8) Removes the requirement that bicyclists keep at least one hand on the handlebars at all times. The old requirement was deemed to have been an unnecessary statute due to its lack of enforcement.
2) Bicycles on Limited Access Facilities, plus Pedestrian Related measure
Senate Bill 1866, sponsored by the Budget and Transportation Committees, and Sen. Jack Latvala, R-St. Petersburg, proposed a 2 year pilot program in which the Florida Department of Transportation would allow three bridges on limited access highways to carry bicycle traffic. Its House companion was House Bill 1399, sponsored by Rep. Jeff Brandes, R-St. Petersburg. After the pilot program was over, the bills required FDOT to make a report to the Legislature and Governor. Currently, Florida law does not allow bicycles to be used on limited access facilities such as interstate highways or turnpikes. However, 20 state jurisdictions have allowed bicycles on limited access facilities with great success.
Although S1866/H1399 did not pass, the same language was picked up in H599, sponsored by Rep. Ray Pilon, R-Sarasota, which passed the Senate at 11:02 p.m. of its last official day, with an amendment and sent to the House, which confirmed it at 11:48 p.m. As H599 contained the FDOT Department Bill, with 111 sections and 5237 lines of legislation, it was treated with special importance.
Last year, the LAF measure was supported by the Florida Bicycle Association and Bicycle/Pedestrian Advocates. As S1180, it passed both Houses but became ensnarled in late session maneuvers and did not pass in 2011. In 2012, this measure was pushed by the Florida Bicycle Association and they deserve great credit for its passage in 2012.
H599 also contained a pedestrian related item. It changed f.s. 316.2068 from allowing cities/counties to “prohibit” Electric Personal Assistive Mobility Devices (Segways) to allowing them to “regulate” them. It also added one more place where they could not be regulated. “Sidewalks” were added to streets, roads, and bicycle paths where such regulation could occur.
3) Trail Sponsorhip Rights
Senate Bill 268 and House Bill 181 proposed more revenue for Florida’s Trails program by allowing private entities to purchase sponsorship of trails. S268 was sponsored by the Environmental Preservation and Conservation Committee, Commerce and Tourism Committee, Transportation Committee, and Sen. Stephen Wise, R-Jacksonville. H181 was sponsored by the Appropriations Committee and Rep. Irving Slosberg, D-Boca Raton. 85% of the funds raised would go to state trails programs. 15% would go to the Florida Traffic and Bicycle Safety Education Program and the Florida Safe Paths to Schools program.
S268 passed the Senate on February 29. On March 7, the language of S268 was substituted for H181 and the measure passed the House. Assuming no veto by the Governor, it will become law on July 1, 2012.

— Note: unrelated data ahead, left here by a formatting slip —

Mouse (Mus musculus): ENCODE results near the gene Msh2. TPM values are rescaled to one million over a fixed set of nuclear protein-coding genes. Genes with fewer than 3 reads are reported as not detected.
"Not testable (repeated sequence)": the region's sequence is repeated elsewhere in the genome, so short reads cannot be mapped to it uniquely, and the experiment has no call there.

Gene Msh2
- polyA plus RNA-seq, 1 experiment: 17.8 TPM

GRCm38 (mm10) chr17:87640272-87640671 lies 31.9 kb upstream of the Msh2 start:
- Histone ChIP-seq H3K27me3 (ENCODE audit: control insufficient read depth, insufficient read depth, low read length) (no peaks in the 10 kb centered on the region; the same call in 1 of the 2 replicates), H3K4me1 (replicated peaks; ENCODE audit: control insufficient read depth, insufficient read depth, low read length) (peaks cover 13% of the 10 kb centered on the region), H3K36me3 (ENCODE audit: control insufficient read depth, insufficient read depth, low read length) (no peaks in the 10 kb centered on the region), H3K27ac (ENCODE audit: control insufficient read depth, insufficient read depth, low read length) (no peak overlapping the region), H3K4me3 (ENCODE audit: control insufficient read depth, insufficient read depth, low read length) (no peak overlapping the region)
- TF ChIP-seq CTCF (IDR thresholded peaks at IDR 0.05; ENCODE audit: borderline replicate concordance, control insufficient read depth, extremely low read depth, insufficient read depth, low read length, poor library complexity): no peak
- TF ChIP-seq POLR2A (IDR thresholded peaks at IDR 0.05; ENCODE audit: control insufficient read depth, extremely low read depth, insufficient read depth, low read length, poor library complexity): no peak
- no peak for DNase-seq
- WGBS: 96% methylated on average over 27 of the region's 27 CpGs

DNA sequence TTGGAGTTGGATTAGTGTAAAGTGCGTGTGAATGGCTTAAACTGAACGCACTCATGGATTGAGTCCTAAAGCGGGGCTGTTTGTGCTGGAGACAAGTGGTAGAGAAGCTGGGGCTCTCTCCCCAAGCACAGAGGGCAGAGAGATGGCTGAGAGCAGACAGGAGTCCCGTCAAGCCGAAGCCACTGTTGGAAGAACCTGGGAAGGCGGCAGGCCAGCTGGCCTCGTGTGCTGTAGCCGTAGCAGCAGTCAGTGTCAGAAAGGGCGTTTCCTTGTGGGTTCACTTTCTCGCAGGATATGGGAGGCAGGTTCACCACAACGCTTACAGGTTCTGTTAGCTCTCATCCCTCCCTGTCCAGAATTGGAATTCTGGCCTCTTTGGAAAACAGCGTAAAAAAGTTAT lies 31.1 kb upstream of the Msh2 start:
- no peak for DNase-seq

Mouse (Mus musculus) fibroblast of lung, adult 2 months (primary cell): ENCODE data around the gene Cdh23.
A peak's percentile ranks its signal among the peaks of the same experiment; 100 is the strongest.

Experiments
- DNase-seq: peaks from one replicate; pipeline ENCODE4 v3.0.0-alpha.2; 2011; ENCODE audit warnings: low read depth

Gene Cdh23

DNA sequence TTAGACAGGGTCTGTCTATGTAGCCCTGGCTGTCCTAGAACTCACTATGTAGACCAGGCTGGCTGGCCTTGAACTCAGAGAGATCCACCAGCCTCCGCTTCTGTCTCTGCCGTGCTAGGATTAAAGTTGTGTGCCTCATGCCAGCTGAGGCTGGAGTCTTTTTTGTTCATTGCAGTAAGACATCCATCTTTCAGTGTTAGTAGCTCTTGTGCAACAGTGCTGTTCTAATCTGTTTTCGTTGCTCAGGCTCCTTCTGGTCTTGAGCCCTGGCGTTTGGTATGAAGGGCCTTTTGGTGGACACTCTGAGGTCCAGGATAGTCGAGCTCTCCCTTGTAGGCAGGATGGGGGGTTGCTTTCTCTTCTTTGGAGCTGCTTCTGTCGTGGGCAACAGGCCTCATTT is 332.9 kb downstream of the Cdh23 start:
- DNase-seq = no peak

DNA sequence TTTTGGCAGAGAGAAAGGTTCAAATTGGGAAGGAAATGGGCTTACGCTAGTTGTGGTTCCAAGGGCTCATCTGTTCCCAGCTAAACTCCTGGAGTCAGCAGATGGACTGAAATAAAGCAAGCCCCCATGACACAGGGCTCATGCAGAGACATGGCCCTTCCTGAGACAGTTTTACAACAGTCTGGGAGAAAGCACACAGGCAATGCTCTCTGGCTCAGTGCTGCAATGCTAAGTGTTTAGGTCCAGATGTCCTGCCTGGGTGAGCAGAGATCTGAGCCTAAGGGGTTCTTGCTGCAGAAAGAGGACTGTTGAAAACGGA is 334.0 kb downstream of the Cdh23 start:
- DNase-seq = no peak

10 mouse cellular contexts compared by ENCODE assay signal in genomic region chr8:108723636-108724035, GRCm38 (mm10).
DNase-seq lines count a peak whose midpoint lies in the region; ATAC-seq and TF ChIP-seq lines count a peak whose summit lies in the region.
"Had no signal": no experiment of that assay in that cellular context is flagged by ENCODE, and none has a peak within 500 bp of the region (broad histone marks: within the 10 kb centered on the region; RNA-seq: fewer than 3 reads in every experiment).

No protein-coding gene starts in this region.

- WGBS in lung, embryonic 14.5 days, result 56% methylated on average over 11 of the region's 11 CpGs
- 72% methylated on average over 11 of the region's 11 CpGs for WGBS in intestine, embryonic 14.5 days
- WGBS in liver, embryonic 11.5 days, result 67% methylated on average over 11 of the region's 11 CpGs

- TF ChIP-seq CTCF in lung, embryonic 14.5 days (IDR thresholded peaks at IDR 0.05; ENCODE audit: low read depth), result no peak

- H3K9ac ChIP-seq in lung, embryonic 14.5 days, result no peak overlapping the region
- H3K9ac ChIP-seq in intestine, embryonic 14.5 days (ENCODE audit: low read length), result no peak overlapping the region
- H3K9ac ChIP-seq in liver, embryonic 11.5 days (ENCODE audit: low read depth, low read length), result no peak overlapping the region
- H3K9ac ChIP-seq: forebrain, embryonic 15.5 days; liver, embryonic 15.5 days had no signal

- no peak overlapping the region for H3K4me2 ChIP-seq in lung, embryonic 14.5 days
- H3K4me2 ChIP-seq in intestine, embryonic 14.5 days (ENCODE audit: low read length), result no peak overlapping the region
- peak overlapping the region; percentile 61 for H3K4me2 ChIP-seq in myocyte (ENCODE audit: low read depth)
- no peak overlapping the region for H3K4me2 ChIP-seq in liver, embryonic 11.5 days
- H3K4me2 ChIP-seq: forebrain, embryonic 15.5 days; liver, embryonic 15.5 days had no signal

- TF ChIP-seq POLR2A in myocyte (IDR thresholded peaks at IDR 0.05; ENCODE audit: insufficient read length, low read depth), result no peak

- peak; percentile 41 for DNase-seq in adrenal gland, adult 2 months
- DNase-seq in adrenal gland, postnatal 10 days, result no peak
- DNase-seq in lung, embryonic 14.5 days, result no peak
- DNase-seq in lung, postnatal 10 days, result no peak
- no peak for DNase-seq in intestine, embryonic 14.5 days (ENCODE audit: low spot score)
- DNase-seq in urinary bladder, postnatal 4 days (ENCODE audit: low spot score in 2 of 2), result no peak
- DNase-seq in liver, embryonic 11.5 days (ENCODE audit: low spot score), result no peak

4) Enhanced Penalties for Injuring/Killing Another Person in Traffic
S1754, sponsored by Sen. Greg Evers, Crestview, called for increased penalties for committing a moving violation which results in the injuring or killing of a pedestrian, bicyclist, motorcyclist, or motorist, or passengers, in traffic. The penalty for injuring another person would include a $500 fine, 30 days incarceration, and revocation of the driver’s license for 30 days. The penalty for killing another person would include a $1,000 fine, 90 days incarceration, and driver’s license revocation for 1 year. These penalties would be assessed on top of other penalties for other infractions involved in a crash. This legislation has been proposed for many years, at least since 2009, by the motorcycle group ABATE, the American Brotherhood Against Totalitarian Enactments.
Unfortunately, S1754 did not find a companion bill in the House nor did it progress far in the Florida Senate, having passed only one of three preliminary Committees.
In 2010 and 2011, late session measures infringed or attempted to infringe upon bicycle and pedestrian transportation. In 2010, H971 included the passage of a law requiring cyclists to use the bike lane except for only a limited number of exceptions, thus requiring cyclists to be unsafe if they were to observe the law. Also in 2010, a measure was passed to allow widespread access of golf carts, scooters, and other motorized vehicles to sidewalks, thus depriving the pedestrian of his last refuge. In 2011, late session maneuvers included a redefinition of the bicycle to allow gas-powered helper engines. This would have allowed gas-powered vehicles on bike lanes and trails. With these experiences in mind, Florida Walks and Bikes has examined the records of the 2012 Legislature. As of March 20, 2012, no evidence has been found of any legislation that would infringe upon bicycle or pedestrian transportation. However, in a climate where such measures can be intentionally hidden, Florida Walks and Bikes cannot guarantee that no such measures do not exist. The Florida Legislature passes millions of words each year and it is difficult to analyze all of them.
Neither H1223, H7043, S268, or H599 is expected to vetoed by the Governor.
Florida Walks and Bikes is a new organization which recognizes Florida’s abysmal safety record yet its great potential as a wonderful state for walking and biking. Thus, Florida Walks and Bikes has adopted the goal of “Taking Florida from Worst to First.”